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Legislative Affairs

September 8, 2023

Congressional Leadership Remains at Odds with Each Other after the August Recess

Supplemental Aid for Ukraine and Disaster Assistance Splits House and Senate Republicans

Members of Congress were back in session this week after the August recess, and they have begun laying the groundwork for what is expected to be a nasty spending fight through the end of the month. The fiscal year and the government’s spending authority end after September 30th. On October 1st, without a full spending package or a short-term, stopgap spending package passed, the government will shut down, leaving all non-essential government employees furloughed. But before we get to that point, Congress has a few weeks to try and resolve what is shaping up to be a massive budgetary gap between House and Senate spending bills, as well as a variety of political and policy issues.

The Senate is hitting the ground running with Majority Leader Chuck Schumer scheduling the FY2024 MilCon-VA, Agriculture, and Transportation-HUD bills to be introduced on the floor early next week. The Senate versions of these spending bills contain billions of more dollars in spending and lack the “culture war” provisions which the House Appropriations Committee approved. Senators are approaching the appropriations process in a bipartisan way and there is no appetite for a government shutdown.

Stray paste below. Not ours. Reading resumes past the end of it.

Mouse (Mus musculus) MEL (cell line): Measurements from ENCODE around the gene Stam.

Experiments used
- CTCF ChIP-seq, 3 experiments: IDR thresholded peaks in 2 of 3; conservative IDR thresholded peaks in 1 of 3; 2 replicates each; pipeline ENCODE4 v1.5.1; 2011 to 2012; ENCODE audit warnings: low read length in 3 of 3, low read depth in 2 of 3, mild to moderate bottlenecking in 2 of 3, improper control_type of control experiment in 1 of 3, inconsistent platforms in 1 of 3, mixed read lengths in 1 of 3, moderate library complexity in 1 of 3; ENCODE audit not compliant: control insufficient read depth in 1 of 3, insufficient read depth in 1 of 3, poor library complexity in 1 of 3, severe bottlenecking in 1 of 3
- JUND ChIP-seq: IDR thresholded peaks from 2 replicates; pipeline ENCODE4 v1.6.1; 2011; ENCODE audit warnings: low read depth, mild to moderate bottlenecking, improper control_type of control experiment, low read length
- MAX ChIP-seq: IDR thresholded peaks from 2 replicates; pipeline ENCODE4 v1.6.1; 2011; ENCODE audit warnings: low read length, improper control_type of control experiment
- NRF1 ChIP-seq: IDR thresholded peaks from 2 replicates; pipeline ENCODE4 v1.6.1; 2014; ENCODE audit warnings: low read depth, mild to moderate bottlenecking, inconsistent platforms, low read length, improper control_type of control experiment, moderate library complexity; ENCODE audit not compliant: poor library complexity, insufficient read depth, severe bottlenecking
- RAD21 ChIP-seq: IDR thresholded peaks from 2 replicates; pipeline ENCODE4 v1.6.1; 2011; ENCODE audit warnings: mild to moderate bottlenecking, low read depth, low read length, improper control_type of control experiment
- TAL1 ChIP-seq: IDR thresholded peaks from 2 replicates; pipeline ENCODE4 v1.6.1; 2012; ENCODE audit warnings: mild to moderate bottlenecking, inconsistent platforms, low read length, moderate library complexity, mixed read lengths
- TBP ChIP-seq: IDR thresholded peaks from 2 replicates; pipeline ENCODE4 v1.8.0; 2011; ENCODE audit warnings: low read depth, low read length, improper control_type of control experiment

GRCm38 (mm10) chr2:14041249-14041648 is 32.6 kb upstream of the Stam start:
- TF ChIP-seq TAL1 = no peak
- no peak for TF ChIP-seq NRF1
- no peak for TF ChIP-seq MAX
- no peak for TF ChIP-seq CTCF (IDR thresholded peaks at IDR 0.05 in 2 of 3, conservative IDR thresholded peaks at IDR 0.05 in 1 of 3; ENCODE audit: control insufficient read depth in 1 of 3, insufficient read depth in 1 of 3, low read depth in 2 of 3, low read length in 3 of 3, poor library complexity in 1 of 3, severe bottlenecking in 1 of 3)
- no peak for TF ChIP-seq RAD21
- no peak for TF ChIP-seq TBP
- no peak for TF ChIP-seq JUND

Meanwhile on the House side, Republicans are running the show on their own; they weren’t able to get a single Democrat to vote for any of the bills in the House Appropriations Committee. Spending in these bills has been cut to well below the number reached in an agreement between Congress and the White House during the debt limit standoff earlier this year. House Speaker Kevin McCarthy is now put in the position to somehow wrangle an agreement out of all of this; he stands in the middle between his the far-right Republican Freedom Caucus and the White House and Senate which are mostly in lockstep with each other. Adding to the complexities of this budget deal are the need for a supplemental aid package which the White House and Senate want for disaster relief and to support Ukraine’s military. However, House Republicans want to cut out military assistance for Ukraine is exchange for additional funding and policy changes on the U.S.-Mexico border. Some Republicans have even suggested leveraging their support of any agreement for action by Speaker McCarthy to begin impeachment proceedings of President Joe Biden. As this budget fight continues, keep in mind that any one Member of Congress can issue a motion to vacate and attempt to oust McCarthy from his Speakership.

Here’s what else you may have missed this week: